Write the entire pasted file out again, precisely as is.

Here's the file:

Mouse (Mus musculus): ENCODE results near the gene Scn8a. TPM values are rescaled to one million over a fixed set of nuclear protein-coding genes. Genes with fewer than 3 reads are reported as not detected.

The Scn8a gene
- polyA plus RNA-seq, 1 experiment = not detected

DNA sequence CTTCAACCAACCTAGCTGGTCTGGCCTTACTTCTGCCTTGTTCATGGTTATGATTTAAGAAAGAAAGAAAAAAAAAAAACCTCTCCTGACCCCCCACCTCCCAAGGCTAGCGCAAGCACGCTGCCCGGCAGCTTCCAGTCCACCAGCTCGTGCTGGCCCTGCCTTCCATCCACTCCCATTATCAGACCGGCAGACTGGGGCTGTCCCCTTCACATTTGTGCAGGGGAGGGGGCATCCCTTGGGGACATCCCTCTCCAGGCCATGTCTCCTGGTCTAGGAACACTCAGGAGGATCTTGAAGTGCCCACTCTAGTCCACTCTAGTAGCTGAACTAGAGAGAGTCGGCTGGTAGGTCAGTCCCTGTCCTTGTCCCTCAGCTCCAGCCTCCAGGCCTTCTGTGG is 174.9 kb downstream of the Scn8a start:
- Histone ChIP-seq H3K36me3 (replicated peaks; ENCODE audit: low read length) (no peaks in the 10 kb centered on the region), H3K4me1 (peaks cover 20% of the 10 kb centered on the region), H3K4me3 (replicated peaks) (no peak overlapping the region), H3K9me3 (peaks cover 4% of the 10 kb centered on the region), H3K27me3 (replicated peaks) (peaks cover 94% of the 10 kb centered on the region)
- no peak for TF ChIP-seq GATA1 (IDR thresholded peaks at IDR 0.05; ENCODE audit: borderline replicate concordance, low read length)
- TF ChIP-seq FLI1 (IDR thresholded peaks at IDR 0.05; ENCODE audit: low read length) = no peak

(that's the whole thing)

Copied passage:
Mouse (Mus musculus): ENCODE results near the gene Scn8a. TPM values are rescaled to one million over a fixed set of nuclear protein-coding genes. Genes with fewer than 3 reads are reported as not detected.

The Scn8a gene
- polyA plus RNA-seq, 1 experiment = not detected

DNA sequence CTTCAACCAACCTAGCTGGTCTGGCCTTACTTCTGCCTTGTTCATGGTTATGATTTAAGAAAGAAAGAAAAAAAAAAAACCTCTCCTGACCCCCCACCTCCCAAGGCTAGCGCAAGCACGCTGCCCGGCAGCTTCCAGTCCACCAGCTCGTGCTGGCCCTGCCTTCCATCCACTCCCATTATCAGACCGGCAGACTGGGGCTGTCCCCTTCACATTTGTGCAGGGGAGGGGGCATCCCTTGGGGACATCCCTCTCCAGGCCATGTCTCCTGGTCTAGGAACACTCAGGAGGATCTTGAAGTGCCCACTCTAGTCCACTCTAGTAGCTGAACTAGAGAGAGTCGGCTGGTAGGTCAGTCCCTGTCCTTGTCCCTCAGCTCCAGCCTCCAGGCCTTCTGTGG is 174.9 kb downstream of the Scn8a start:
- Histone ChIP-seq H3K36me3 (replicated peaks; ENCODE audit: low read length) (no peaks in the 10 kb centered on the region), H3K4me1 (peaks cover 20% of the 10 kb centered on the region), H3K4me3 (replicated peaks) (no peak overlapping the region), H3K9me3 (peaks cover 4% of the 10 kb centered on the region), H3K27me3 (replicated peaks) (peaks cover 94% of the 10 kb centered on the region)
- no peak for TF ChIP-seq GATA1 (IDR thresholded peaks at IDR 0.05; ENCODE audit: borderline replicate concordance, low read length)
- TF ChIP-seq FLI1 (IDR thresholded peaks at IDR 0.05; ENCODE audit: low read length) = no peak